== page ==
Noise, especially squeaking, after THA has become a particular issue with ceramic bearings [11, 49]. Overall, the prevalence of squeaking has been reported in the English literature to range from 2 to 21% [11, 13, 48]; Stanat et al. [12] determined an average incidence of 2.4% in their meta-analysis. In the current study, the overall incidence of noise of any type was 7%, with the most common type of noise being clicking. Squeaking was reported in 2% of hips in each group, with no hip being revised due to this phenomenon. Although our results are similar to those of previous reports [11, 32] on modern ceramic bearings, the 2% incidence of squeaking in our study was lower than the rate of 7.5% published recently by Hamilton et al. [1]. The reason for this difference is unclear, but may be due to the influence of lower BMI in our series compared with Westerners. Although the exact etiology of squeaking remains uncertain, cup malposition, edge loading of components, decreased lubrication between the bearing surfaces, and metal transfer to the femoral head have been implicated as contributing factors [11]. In a meta-analysis, Stanat et al. [12] found BMI to be the only associated patient factor. Walter et al. [49] reported that cup malposition was associated with squeaking. In contrast, other authors [11, 13] did not find this association. These results are consistent with our findings, and we were unable to identify any factor that significantly affected noise generation.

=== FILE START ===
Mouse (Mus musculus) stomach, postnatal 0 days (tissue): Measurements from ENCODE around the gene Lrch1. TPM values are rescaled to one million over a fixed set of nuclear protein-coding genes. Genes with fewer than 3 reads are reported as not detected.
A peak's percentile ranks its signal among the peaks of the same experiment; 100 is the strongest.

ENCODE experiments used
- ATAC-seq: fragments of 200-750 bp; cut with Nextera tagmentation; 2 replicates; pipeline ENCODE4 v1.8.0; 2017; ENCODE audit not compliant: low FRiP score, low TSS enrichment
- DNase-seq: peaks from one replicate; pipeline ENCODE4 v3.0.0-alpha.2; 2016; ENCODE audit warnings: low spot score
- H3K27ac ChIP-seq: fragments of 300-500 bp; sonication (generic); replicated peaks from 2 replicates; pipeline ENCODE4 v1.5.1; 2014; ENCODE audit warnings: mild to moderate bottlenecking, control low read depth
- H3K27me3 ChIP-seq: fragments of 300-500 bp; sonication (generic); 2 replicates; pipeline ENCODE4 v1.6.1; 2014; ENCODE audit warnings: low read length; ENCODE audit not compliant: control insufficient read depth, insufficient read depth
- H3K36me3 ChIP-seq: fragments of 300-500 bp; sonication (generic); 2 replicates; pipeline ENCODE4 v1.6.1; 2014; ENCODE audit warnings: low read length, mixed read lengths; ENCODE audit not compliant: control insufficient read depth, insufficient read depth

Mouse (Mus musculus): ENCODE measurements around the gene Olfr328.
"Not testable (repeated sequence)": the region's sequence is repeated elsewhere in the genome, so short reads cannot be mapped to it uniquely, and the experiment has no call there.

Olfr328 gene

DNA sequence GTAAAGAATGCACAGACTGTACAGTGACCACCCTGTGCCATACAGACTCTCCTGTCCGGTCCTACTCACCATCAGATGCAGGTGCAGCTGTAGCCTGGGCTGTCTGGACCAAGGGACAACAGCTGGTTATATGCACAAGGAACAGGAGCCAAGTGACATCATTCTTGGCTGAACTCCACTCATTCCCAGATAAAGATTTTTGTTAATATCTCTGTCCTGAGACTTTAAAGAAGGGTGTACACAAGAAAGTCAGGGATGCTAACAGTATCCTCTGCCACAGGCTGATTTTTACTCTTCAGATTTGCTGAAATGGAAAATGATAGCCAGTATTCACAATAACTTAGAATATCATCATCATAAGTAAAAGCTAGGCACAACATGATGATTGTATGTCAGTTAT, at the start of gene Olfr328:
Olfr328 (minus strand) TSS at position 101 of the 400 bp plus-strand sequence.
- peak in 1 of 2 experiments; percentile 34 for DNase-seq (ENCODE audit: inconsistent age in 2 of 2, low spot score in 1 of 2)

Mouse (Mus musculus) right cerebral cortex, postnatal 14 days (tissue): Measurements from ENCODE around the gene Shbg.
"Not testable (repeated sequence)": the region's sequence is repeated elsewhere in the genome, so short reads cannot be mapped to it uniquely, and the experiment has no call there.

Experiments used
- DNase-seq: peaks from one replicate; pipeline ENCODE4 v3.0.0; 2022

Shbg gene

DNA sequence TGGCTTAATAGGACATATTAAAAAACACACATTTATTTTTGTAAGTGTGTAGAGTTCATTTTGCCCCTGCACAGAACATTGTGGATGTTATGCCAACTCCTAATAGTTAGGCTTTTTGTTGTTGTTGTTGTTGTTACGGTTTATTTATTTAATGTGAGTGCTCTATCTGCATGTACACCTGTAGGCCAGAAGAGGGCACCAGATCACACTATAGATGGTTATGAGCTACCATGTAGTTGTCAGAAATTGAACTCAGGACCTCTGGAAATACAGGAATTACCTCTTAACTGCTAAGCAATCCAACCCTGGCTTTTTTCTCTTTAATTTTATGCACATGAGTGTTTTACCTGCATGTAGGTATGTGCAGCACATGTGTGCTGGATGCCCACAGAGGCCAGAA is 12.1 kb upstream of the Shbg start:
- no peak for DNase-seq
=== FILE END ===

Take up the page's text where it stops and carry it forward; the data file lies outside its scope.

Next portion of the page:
This study has several limitations. First, despite the relatively large cohort compared with previously published studies [8, 10, 31, 34, 35, 45], our sample was not large enough for subgroup analyses of factors such as ceramic fracture or noise generation. In addition, the utilization of ceramic head size could not be matched between groups and the two cohorts were not comparable in the ceramic head size. In accordance with the manufacturer’s guidelines, 28 mm and 32 mm heads were only available for Forte ceramic bearings, and 32 mm and 36 mm heads for Delta ceramic bearings. The utilization of smaller heads in the Forte COC cohort can be a cause of concern regarding ceramic fracture (0.3% vs. 0%, p = 1.000) and dislocation (1.9% vs. 0.3%, p = 0.124) although not significantly different in this study. Second, the study was conducted using a single institution’s series from the registry database because data utilization for multicenter studies is not yet available in the KHR. However, we believe that the homogeneity of the current study, including the use of the same implant, surgeon, and surgical approach, can mitigate this shortcoming. Moreover, during the study period, we used only COC bearings for all primary THAs, regardless of patient age; therefore, selection bias may have been avoided. Third, although cup abduction and anteversion angle were measured, stem anteversion was not assessed. Moreover, computed tomography was not performed to evaluate osteolysis. However, our findings from standardized plain radiographs, which were assessed rigorously according to the criteria of Engh et al. [24], were similar to other published results. Fourth, we did not evaluate patient-reported outcome measures or activity levels or the influence that audible sounds had on them. Finally, this study included only East Asians with a mean BMI of 23.4 kg/m2. Therefore, these findings may not be generalizable to a Western population or to highly obese patients.